# Any mistakes in the following Java program in solving this task from ACM Timus [closed]

The problem description is from ACM Timus Online Judge. (1930. Ivan's Car)

My first idea is using BFS. But it keeps getting Wrong Answer at Test 6. Any hints to solve this? The following is my Java code.

import java.io.*;
import java.util.*;

class ss  // BFS node to put in the Queue
{
public int id;  // town id
public int depth;   // how many gear changes
public int prev;   // previous town

public ss(int _id, int _d, int _p)
{
this.id = _id;
this.depth = _d;
this.prev = _p;
}
}

public class tsss
{
static ArrayList<Integer>[] towns;
static ArrayList<Integer>[] tt;
static boolean[] vis;  // has been visited before ?

static boolean up(int a, int b)
{
for (int i = 0; i < tt[a].size(); i ++)
{
if (tt[a].get(i) == b)
{
return true;  // from this go uphill
}
}
return false;  // from this go downhill
}

static boolean change(int p, int cur, int next)
{
if (p == -1)
{
return false;  // at the beginning you can turn on any gear modes
}
return (up(p, cur) != up(cur, next));
}

static int search(int a, int b)
{
if (a == b)
{
return 0;
}
Queue q = new LinkedList<ss>();
q.add(new ss(a, 0, -1)); // push the first node
Arrays.fill(vis, false);
vis[a] = true;
while (q.size() > 0)
{
ss k = (ss)q.poll();
int x = k.id;
int prev = k.prev;
for (int i = 0; i < towns[x].size(); i ++)  // its children nodes
{
int y = (int)towns[x].get(i);
if (y == b)
{
if (change(prev, x, y))
{
return k.depth + 1;
}
return k.depth;
}
if (!vis[y])  // not visited before
{
vis[y] = true;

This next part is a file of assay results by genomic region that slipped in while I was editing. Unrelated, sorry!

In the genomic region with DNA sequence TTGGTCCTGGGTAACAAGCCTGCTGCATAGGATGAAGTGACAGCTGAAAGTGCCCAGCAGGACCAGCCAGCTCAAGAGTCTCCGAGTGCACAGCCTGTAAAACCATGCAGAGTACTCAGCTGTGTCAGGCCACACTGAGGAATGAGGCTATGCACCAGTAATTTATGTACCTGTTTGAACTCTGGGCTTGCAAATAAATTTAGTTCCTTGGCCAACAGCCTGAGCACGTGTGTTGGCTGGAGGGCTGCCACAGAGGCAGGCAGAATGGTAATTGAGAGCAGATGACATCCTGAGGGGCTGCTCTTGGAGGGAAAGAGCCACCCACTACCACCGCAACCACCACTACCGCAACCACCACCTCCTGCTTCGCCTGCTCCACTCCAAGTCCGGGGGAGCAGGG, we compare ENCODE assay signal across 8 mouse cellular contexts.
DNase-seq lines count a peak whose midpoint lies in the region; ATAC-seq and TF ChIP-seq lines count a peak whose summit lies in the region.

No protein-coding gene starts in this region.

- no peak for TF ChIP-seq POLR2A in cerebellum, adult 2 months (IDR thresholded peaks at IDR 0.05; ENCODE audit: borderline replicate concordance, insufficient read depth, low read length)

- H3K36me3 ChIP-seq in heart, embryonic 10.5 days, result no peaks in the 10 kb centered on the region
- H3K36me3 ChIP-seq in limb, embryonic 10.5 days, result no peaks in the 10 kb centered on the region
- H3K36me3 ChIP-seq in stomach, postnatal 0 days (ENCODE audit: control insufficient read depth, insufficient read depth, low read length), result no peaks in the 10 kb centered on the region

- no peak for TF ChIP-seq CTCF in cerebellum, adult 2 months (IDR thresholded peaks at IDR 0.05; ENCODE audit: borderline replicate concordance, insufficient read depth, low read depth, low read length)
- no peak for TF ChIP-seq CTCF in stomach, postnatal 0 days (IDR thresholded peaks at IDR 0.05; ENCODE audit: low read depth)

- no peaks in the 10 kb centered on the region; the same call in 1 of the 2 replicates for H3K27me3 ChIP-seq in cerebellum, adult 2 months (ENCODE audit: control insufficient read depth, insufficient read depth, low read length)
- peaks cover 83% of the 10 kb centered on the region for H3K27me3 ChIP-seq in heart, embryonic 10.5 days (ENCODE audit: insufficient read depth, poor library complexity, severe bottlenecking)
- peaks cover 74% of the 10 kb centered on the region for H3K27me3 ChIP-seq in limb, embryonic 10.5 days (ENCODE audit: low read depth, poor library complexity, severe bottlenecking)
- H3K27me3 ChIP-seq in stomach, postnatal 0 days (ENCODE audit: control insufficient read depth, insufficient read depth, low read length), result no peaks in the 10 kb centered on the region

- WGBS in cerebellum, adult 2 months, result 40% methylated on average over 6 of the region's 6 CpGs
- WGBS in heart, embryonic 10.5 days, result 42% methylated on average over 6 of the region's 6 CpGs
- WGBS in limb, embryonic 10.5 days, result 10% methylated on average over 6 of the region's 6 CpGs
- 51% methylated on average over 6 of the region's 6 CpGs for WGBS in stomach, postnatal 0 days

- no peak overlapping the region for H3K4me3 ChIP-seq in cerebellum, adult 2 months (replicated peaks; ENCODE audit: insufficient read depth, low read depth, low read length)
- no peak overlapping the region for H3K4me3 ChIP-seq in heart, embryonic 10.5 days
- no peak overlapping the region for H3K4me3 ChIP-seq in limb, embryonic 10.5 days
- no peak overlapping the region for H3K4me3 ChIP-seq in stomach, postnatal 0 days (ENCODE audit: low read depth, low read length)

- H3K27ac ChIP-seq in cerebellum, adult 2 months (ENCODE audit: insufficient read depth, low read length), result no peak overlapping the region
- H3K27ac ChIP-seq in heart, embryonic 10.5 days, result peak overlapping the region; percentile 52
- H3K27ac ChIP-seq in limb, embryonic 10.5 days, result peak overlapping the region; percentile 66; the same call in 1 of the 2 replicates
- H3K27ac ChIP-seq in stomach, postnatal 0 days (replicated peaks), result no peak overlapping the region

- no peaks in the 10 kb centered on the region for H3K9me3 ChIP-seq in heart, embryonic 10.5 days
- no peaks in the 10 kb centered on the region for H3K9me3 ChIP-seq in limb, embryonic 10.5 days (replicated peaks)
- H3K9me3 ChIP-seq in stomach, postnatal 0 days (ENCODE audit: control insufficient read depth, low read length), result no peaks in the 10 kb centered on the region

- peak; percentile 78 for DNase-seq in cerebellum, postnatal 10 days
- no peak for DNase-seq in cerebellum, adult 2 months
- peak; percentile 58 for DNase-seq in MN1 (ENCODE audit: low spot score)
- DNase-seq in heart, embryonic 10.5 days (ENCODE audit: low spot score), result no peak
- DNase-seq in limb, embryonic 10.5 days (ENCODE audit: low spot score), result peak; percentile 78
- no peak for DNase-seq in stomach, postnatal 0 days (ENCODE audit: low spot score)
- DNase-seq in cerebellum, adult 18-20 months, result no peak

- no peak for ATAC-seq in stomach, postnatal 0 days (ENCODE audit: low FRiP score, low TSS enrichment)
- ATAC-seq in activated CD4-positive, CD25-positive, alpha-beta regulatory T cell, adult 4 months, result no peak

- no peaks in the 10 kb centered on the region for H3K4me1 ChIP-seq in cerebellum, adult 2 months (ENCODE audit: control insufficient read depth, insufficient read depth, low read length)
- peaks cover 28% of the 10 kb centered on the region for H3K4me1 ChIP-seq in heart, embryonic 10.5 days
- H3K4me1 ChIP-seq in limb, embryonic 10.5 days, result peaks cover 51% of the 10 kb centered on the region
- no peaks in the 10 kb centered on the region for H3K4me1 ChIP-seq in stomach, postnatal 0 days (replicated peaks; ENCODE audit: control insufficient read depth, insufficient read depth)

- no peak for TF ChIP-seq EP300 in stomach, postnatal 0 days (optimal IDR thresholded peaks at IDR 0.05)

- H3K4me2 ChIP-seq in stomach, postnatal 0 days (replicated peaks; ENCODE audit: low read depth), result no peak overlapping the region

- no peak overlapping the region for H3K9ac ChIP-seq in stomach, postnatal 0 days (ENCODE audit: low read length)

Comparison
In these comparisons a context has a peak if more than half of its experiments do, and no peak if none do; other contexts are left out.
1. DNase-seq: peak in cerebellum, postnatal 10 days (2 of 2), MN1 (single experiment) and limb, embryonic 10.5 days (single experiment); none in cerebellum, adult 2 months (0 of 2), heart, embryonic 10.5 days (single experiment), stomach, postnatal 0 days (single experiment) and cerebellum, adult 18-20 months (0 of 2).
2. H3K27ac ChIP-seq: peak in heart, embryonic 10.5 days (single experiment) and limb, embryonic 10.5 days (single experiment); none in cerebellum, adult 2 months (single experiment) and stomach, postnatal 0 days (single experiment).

if ((change(prev, x, y)))  // one gear change
{
q.add(new ss(y, k.depth + 1, x));
}
else
{
q.add(new ss(y, k.depth, x));
}
}
}
}
return 0;
}

public static void main(String[] args) throws IOException
{
String[] s = rr.readLine().split(" ");
int n = Integer.parseInt(s[0]);
int m = Integer.parseInt(s[1]);
towns = new ArrayList[n + 1];
tt = new ArrayList[n + 1];
vis = new boolean[n + 1];
for (int i = 0; i < n + 1; i ++)
{
tt[i] = new ArrayList<Integer>();
towns[i] = new ArrayList<Integer>();
}
for (int i = 0; i < m; i ++)
{
s = rr.readLine().split(" ");
int x = Integer.parseInt(s[0]);
int y = Integer.parseInt(s[1]);
}
s = rr.readLine().split(" ");
int a = Integer.parseInt(s[0]);
int b = Integer.parseInt(s[1]);
System.out.print(search(a, b));
}
}

-

## closed as off topic by Corbin, svick, Brian Reichle, Glenn Rogers, EvaJan 16 '13 at 10:48

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It's a shame this question has been closed! I would be very happy to discuss and compare approaches to this if you are interested. Can I send you an e-mail to the address provided on your website? –  us2012 Jan 16 '13 at 14:42
sure... and i also set up a forum to discuss the solutions. rot47.net/q –  DoctorLai Jan 16 '13 at 15:17
Okay, I have set up an account there. –  us2012 Jan 16 '13 at 16:01
thanks.. great hint... I'll try later. –  DoctorLai Jan 16 '13 at 17:45
Hi us2012, finally got accepted. rot47.net/_acm/viewtopic.php?f=3&t=2 –  DoctorLai Jan 18 '13 at 15:32

It seems to me that your BFS finds the shortest path in terms of roads used (and then returns the number of up/down changes in that path), instead of finding the shortest path in terms of up/down changes.

For example, consider the following:

a -up-> b -down-> z
|                 ^
up                |
|                 up
v                 |
c -up->  d  -up-> e


Then the solution of the problem is 0 gear changes, using the path acdez, while your algorithm returns the path abz with one gear change.

edit: Looking at your submission history on Timus, it looks like you had a solution that made it up to test case 11. Why did you abandon that? (Funnily enough, my first solution is stuck at 11 as well :) This is a fun problem, it seems so obvious and yet something's missing).

-
Thank you, this is something I didn't notice before. I will try a new solution. Maybe BFS isn't correct. –  DoctorLai Jan 16 '13 at 11:13
thanks.. got accepted using a PriorityQueue, always poping the minimal every time. rot47.net/_acm/viewtopic.php?f=3&t=2 –  DoctorLai Jan 18 '13 at 15:33